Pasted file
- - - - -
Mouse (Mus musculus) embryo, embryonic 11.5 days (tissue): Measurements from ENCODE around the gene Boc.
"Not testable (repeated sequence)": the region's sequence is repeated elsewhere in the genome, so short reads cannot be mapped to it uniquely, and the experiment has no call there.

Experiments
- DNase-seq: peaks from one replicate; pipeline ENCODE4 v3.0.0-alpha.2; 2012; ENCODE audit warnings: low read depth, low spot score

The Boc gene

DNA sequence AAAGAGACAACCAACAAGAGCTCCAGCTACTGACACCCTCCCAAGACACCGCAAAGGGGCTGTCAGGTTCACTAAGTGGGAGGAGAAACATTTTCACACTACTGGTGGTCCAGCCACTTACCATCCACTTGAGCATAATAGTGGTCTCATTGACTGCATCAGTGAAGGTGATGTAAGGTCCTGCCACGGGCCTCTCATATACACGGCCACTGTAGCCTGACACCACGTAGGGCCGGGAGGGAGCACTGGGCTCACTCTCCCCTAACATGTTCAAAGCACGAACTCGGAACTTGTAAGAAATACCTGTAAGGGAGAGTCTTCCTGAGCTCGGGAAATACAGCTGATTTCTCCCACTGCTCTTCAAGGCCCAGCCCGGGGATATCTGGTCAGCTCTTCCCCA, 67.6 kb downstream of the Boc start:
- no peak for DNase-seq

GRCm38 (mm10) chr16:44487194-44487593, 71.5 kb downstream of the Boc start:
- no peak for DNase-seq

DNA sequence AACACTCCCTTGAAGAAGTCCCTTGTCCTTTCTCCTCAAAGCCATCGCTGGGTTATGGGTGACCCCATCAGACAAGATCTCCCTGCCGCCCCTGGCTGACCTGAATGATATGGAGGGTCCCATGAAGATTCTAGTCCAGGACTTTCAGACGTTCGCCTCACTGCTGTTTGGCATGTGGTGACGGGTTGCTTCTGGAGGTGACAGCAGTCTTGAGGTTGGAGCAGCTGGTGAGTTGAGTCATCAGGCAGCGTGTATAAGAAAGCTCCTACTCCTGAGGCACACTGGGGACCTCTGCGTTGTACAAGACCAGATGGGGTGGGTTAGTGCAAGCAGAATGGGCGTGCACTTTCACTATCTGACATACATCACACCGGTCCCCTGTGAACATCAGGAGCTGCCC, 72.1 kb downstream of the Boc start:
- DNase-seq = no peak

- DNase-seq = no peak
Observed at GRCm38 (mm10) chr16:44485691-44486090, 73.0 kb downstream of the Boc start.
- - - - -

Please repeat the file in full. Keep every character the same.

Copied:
Mouse (Mus musculus) embryo, embryonic 11.5 days (tissue): Measurements from ENCODE around the gene Boc.
"Not testable (repeated sequence)": the region's sequence is repeated elsewhere in the genome, so short reads cannot be mapped to it uniquely, and the experiment has no call there.

Experiments
- DNase-seq: peaks from one replicate; pipeline ENCODE4 v3.0.0-alpha.2; 2012; ENCODE audit warnings: low read depth, low spot score

The Boc gene

DNA sequence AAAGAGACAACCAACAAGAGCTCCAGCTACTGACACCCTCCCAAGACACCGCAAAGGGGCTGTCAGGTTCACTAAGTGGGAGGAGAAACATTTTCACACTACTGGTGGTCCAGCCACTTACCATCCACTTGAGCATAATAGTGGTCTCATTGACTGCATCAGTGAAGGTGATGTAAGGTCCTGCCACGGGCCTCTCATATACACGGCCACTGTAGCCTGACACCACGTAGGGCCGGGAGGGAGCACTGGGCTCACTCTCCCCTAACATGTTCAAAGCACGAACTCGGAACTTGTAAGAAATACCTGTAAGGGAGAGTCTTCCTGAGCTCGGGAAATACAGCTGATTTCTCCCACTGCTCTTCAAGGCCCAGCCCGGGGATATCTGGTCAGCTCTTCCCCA, 67.6 kb downstream of the Boc start:
- no peak for DNase-seq

GRCm38 (mm10) chr16:44487194-44487593, 71.5 kb downstream of the Boc start:
- no peak for DNase-seq

DNA sequence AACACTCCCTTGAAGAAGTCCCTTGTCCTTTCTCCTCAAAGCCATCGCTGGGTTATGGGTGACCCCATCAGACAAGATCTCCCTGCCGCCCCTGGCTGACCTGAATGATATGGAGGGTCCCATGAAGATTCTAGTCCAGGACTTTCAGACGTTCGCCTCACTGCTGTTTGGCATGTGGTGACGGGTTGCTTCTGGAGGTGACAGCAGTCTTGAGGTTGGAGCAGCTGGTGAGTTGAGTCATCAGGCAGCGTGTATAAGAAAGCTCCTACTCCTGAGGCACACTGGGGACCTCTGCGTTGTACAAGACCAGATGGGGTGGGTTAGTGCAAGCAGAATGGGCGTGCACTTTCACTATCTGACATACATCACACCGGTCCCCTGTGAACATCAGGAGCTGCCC, 72.1 kb downstream of the Boc start:
- DNase-seq = no peak

- DNase-seq = no peak
Observed at GRCm38 (mm10) chr16:44485691-44486090, 73.0 kb downstream of the Boc start.